Washington, D.C., 24 July, 2023 (GNP): The White House has expressed its concern over Israel’s recent passage of a bill that aims to curtail the powers of the country’s top court. The administration of US President Joe Biden deems the move “unfortunate” and stresses that major changes in a democracy should ideally be decided by a broad consensus.
In a brief statement issued on Monday, White House spokeswoman Karine Jean-Pierre emphasized, “It is unfortunate that the vote today took place with the slimmest possible majority.”
“As a lifelong friend of Israel, President Biden has publicly and privately expressed his views that major changes in a democracy to be enduring must have as broad a consensus as possible,” she added.
The judicial overhaul plan proposed by Israeli Prime Minister Benjamin Netanyahu’s far-right government has triggered months of widespread protests in Israel and has garnered criticism from progressive legislators in the United States – Israel’s top ally.
President Biden himself expressed reservations about the bill, stating, “From the perspective of Israel’s friends in the United States, it looks like the current judicial reform proposal is becoming more divisive, not less.”
Despite concerns raised by the US administration, the Israeli Knesset passed the bill in a 64-0 vote on Monday. Opposition legislators had previously left the chamber in protest ahead of the passage. The bill is the first piece of legislation in a broader effort by Netanyahu’s coalition government to overhaul the Israeli judiciary.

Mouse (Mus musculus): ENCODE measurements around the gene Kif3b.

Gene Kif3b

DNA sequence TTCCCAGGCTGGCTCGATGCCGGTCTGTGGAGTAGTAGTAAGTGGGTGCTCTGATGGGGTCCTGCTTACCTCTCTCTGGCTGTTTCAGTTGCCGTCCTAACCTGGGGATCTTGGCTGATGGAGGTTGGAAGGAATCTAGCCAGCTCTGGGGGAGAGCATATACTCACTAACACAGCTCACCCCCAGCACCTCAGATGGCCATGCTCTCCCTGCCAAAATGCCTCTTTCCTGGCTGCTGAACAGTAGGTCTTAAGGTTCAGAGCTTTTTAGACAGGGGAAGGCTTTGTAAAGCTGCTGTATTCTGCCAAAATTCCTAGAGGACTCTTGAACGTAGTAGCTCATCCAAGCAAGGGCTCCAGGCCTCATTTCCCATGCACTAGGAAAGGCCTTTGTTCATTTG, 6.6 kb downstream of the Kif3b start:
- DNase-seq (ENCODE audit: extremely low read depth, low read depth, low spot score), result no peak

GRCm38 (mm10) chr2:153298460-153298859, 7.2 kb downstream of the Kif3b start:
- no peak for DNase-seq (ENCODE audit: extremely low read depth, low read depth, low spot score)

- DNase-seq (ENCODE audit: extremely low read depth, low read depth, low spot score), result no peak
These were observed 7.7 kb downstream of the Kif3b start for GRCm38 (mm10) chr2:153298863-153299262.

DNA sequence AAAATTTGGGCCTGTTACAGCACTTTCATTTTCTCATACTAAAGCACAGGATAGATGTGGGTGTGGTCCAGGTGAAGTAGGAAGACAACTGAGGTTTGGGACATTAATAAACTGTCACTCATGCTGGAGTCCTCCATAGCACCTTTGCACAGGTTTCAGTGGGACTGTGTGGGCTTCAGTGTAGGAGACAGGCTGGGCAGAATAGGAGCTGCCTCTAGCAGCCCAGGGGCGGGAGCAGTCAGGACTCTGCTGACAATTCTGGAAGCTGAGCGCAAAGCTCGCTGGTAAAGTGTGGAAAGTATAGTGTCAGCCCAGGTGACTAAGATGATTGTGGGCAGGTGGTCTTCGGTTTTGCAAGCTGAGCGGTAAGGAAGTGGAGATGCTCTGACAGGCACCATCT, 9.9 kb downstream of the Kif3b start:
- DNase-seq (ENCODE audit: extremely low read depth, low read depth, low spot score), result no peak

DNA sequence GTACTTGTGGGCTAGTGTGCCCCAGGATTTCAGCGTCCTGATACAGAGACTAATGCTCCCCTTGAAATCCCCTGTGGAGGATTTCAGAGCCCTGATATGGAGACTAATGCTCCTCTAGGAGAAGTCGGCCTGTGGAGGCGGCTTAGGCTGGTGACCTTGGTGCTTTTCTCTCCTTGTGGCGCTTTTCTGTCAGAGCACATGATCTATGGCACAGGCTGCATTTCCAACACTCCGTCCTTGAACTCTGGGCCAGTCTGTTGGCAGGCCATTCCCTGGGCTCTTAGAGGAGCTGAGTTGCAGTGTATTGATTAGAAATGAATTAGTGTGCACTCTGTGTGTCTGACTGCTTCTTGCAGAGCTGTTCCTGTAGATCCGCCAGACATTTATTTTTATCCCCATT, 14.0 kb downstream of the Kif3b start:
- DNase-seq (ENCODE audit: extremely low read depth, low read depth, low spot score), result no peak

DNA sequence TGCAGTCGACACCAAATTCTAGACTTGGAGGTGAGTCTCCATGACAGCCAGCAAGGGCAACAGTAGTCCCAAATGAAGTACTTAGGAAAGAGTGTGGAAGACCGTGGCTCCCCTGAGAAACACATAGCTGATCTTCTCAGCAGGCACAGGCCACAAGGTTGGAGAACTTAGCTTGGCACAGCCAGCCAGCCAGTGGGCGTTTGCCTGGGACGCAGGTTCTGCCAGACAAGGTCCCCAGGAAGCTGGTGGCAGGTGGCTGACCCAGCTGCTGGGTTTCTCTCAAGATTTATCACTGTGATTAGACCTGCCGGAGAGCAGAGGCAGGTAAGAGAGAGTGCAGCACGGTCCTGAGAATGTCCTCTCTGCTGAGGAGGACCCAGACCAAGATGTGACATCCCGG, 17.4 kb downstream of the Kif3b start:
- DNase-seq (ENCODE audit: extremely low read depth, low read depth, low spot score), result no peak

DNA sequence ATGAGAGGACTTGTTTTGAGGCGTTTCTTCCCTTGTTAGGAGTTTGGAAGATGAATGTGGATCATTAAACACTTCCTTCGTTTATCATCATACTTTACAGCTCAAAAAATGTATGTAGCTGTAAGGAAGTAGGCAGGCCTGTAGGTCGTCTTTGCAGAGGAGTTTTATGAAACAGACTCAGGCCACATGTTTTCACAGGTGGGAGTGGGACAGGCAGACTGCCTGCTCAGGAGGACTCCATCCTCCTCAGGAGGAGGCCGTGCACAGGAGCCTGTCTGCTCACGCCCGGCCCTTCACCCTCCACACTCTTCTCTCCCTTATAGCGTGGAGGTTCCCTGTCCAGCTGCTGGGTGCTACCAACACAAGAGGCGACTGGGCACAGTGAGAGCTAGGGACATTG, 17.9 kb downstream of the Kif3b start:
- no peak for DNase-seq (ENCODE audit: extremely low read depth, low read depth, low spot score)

The Biden administration’s concern over the issue has caused friction in the US-Israel relationship. While the United States remains steadfast in its commitment to Israel, President Biden believes that the priority of remaking the judiciary may not align with the current challenges faced by the nation.
Critics of the bill argue that it could lead to a more authoritarian leadership, unbound by the Supreme Court’s checks and balances. The legislation passed on Monday would limit the top court’s powers to void certain government decisions.
In response to the passage of the bill, opposition leader Yair Lapid decried it as a “defeat for Israeli democracy.” The divisions have also extended to the Israeli military, with protest leaders announcing that thousands of volunteer reservists would refuse to report for duty if the overhaul efforts continue.
The Histadrut trade union confederation, representing approximately 800,000 workers in Israel, has threatened a general strike in response to the bill’s passage. It also urged the government to resume negotiations with the opposition.
As per the statement by the White House’s Jean-Pierre, Washington remains committed to supporting the efforts of President Isaac Herzog and other Israeli leaders as they seek to foster a broader consensus through political dialogue.